Our country is lagging behind in the development of bio- and emission-free fuels compared to most of the other member states, but this can also be seen as a positive situation. Because this is how Bulgaria has the chance to skip over the currently popular transitional technologies and directly introduce modern and efficient ones, noted Minister Hristov. His opinion was supported by the organizer of the round table - Slavcho Neikov. He noted that the cited delay could indeed be turned into an advantage. But he also stressed that politicians should not overdo the delay.
The green hydrogen should not be transported, but should be produced on site next to the consumer
Regarding the topic of replacing natural gas with hydrogen produced in an ecological way, which has been popular in the EU in recent years, it became clear from Rosen Hristov's words that he is a little skeptical about this thesis. According to him, there are quite serious differences between blue fuel and hydrogen. One of the main ones is that the deposits of natural gas are concentrated in certain places, in the case of Europe in Russia, while the largest consumption is concentrated in Western Europe. For this reason, the large-scale gas pipelines that transport this fuel from the source to the consumer were created. With hydrogen, according to Hristov, things will hardly be able to develop in this way. At least because it is much more profitable for the user in the person of a given enterprise to produce it on site, instead of having it transported from hundreds or thousands of kilometers. Moreover, only electricity and the availability of water are needed for the production of hydrogen. Therefore, according to Hristov, it is much more profitable to invest in electricity distribution networks and installations for ecological production and energy storage, instead of infrastructure for large-scale hydrogen transfer, it became clear from the words of the energy minister.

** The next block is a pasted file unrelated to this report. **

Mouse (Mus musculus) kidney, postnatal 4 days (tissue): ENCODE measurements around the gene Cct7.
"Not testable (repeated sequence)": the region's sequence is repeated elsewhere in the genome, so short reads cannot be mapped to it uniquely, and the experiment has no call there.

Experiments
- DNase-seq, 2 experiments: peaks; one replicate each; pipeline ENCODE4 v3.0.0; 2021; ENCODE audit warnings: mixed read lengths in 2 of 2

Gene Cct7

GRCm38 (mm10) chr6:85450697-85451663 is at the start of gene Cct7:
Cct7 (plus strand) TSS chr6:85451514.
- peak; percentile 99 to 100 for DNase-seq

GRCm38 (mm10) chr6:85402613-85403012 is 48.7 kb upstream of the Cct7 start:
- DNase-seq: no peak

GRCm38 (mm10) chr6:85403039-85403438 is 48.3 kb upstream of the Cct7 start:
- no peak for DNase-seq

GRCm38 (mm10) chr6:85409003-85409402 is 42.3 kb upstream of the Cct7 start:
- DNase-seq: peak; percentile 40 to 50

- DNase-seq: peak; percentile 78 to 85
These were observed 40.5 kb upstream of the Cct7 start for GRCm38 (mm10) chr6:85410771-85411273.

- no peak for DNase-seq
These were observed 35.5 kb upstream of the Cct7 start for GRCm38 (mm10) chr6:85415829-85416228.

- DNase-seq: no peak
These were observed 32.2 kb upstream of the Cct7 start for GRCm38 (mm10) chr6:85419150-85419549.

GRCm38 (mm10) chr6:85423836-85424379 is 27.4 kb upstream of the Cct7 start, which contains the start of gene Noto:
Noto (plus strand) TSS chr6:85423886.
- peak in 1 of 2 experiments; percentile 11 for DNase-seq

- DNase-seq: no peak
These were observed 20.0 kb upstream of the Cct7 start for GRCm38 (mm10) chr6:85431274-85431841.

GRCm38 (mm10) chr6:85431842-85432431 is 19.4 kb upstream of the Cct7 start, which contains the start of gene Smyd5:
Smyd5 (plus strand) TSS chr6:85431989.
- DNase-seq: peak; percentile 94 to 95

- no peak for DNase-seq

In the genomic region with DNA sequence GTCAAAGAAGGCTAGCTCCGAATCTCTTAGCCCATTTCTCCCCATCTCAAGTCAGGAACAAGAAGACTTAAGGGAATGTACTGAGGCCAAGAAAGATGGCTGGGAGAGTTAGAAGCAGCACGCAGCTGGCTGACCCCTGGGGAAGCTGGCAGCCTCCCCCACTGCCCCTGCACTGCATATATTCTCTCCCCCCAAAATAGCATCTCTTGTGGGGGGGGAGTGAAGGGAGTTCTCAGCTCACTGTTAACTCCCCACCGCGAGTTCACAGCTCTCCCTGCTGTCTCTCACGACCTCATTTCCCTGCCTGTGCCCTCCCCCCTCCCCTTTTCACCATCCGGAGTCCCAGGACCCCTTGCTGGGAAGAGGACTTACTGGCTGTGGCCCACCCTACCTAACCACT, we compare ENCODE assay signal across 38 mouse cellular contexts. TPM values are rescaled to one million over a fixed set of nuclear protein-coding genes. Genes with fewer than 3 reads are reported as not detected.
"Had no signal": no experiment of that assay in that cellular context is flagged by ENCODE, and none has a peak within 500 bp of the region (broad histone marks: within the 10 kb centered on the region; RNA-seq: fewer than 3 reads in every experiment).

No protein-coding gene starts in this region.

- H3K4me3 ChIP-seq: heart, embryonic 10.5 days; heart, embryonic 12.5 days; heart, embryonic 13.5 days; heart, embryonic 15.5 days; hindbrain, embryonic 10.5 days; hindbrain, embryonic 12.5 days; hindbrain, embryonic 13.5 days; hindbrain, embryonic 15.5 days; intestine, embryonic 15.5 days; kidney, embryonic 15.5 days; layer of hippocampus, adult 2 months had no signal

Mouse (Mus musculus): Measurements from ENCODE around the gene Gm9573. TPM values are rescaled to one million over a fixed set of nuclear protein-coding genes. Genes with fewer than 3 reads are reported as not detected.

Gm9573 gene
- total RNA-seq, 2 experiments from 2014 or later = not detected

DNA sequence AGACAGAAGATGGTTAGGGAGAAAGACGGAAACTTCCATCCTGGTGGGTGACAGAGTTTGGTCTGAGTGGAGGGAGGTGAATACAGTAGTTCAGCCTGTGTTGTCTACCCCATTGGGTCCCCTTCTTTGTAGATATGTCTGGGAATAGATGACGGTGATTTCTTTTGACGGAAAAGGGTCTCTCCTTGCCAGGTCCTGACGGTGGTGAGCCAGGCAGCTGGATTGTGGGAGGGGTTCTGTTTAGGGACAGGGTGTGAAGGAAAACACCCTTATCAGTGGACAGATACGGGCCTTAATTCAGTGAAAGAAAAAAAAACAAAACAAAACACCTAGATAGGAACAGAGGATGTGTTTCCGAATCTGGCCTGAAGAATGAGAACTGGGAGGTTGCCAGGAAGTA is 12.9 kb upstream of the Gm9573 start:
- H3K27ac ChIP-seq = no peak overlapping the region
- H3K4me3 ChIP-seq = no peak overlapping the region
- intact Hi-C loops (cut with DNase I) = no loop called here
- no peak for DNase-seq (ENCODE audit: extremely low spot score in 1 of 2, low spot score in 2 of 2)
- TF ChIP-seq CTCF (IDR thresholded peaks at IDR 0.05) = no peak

His opinion was supported by the energy expert from Bulgartransgaz, Eng. Dimitar Shterev. He explained that despite the widespread information in recent years that gas infrastructure can be used to replace the blue fuel with hydrogen, this is not exactly the case. According to his words, the gas transmission systems both in Bulgaria and in Europe are currently not suitable to be used for the transfer and storage of alternative gas fuels due to some technological and chemical peculiarities and differences. He gave the example of several installations in Germany where attempts have been made to store hydrogen in gas reservoirs. Because of this, their wells were clogged due to the sulfur compounds of hydrogen, which led to many problems in injecting and extracting hydrogen from the gas reservoirs in question.
From the minister's words, it became clear that the best option is to produce hydrogen where it is consumed.